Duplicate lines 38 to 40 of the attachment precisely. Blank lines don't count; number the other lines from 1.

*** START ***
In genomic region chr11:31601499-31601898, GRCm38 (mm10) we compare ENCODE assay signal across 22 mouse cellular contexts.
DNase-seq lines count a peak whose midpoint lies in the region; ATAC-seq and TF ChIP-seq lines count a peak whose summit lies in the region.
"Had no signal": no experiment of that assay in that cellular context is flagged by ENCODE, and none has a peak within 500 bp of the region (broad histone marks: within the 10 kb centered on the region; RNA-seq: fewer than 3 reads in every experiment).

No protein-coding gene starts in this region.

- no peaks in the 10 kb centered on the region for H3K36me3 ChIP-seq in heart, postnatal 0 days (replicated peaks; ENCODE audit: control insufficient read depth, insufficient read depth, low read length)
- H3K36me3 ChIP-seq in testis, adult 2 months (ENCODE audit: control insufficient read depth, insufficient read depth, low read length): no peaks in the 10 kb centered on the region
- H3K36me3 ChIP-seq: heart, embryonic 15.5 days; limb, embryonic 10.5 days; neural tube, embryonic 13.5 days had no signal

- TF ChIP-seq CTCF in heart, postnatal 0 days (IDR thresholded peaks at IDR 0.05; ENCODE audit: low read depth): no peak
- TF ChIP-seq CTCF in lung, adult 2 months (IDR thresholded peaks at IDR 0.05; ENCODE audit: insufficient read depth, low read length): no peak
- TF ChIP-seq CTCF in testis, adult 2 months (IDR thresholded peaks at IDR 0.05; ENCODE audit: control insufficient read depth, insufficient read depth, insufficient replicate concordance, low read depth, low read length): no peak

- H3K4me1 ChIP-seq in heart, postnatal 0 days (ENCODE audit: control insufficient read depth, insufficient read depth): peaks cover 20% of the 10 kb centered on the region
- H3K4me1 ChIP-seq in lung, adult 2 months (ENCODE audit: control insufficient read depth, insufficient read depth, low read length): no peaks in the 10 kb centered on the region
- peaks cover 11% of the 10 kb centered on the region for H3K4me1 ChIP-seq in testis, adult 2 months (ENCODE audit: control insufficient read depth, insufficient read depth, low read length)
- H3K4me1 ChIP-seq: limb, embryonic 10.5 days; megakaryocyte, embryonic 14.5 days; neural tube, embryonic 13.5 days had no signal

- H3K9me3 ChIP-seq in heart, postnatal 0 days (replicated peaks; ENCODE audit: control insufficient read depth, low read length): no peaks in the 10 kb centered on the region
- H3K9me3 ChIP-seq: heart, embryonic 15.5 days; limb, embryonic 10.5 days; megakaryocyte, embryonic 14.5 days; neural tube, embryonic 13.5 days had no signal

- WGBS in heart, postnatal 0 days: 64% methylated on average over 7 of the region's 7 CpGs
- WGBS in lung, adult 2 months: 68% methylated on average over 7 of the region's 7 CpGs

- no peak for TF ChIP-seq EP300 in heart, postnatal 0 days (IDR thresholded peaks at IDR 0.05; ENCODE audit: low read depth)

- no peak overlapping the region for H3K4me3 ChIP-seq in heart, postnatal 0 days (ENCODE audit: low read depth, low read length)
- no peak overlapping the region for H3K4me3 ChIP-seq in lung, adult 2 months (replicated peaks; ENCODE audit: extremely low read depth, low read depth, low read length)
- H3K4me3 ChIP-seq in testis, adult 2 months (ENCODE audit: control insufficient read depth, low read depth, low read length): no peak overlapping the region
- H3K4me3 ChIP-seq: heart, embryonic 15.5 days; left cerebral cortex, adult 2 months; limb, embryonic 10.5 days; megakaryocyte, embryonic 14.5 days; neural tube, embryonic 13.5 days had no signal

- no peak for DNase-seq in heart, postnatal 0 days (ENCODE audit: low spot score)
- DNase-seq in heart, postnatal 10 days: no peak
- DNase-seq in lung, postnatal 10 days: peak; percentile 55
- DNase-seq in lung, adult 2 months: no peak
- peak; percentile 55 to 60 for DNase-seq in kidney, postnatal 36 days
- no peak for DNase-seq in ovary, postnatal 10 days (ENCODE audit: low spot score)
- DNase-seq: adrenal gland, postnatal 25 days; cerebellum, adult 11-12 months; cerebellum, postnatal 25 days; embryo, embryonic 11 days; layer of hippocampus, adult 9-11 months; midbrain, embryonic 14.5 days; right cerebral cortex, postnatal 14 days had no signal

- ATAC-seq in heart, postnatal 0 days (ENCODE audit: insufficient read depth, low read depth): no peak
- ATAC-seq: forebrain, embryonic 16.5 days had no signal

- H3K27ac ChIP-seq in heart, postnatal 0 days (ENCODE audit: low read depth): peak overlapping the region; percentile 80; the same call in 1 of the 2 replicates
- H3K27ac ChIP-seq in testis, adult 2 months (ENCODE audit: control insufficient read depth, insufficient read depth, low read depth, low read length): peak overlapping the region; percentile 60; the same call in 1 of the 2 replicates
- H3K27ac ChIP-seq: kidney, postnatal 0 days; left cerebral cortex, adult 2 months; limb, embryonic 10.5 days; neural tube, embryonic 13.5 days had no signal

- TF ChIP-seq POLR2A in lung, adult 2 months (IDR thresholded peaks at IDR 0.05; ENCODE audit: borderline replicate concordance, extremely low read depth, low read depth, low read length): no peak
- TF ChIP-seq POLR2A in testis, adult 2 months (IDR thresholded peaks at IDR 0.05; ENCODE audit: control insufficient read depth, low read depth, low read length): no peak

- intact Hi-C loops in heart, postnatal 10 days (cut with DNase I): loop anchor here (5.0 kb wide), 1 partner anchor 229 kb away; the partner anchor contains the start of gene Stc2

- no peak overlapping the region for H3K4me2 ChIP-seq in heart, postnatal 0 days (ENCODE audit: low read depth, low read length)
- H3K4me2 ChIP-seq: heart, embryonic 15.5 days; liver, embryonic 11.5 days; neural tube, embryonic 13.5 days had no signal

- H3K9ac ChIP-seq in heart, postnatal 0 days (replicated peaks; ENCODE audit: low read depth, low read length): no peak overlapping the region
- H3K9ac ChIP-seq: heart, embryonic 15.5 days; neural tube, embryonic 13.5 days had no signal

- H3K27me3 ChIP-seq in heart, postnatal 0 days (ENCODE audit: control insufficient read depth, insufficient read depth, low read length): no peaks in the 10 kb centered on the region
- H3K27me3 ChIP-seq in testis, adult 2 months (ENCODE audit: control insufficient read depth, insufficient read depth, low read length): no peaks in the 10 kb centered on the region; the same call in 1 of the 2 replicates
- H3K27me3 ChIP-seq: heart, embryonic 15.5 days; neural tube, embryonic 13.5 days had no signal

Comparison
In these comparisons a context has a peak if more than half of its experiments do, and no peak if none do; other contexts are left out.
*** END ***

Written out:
- intact Hi-C loops in heart, postnatal 10 days (cut with DNase I): loop anchor here (5.0 kb wide), 1 partner anchor 229 kb away; the partner anchor contains the start of gene Stc2

- no peak overlapping the region for H3K4me2 ChIP-seq in heart, postnatal 0 days (ENCODE audit: low read depth, low read length)
- H3K4me2 ChIP-seq: heart, embryonic 15.5 days; liver, embryonic 11.5 days; neural tube, embryonic 13.5 days had no signal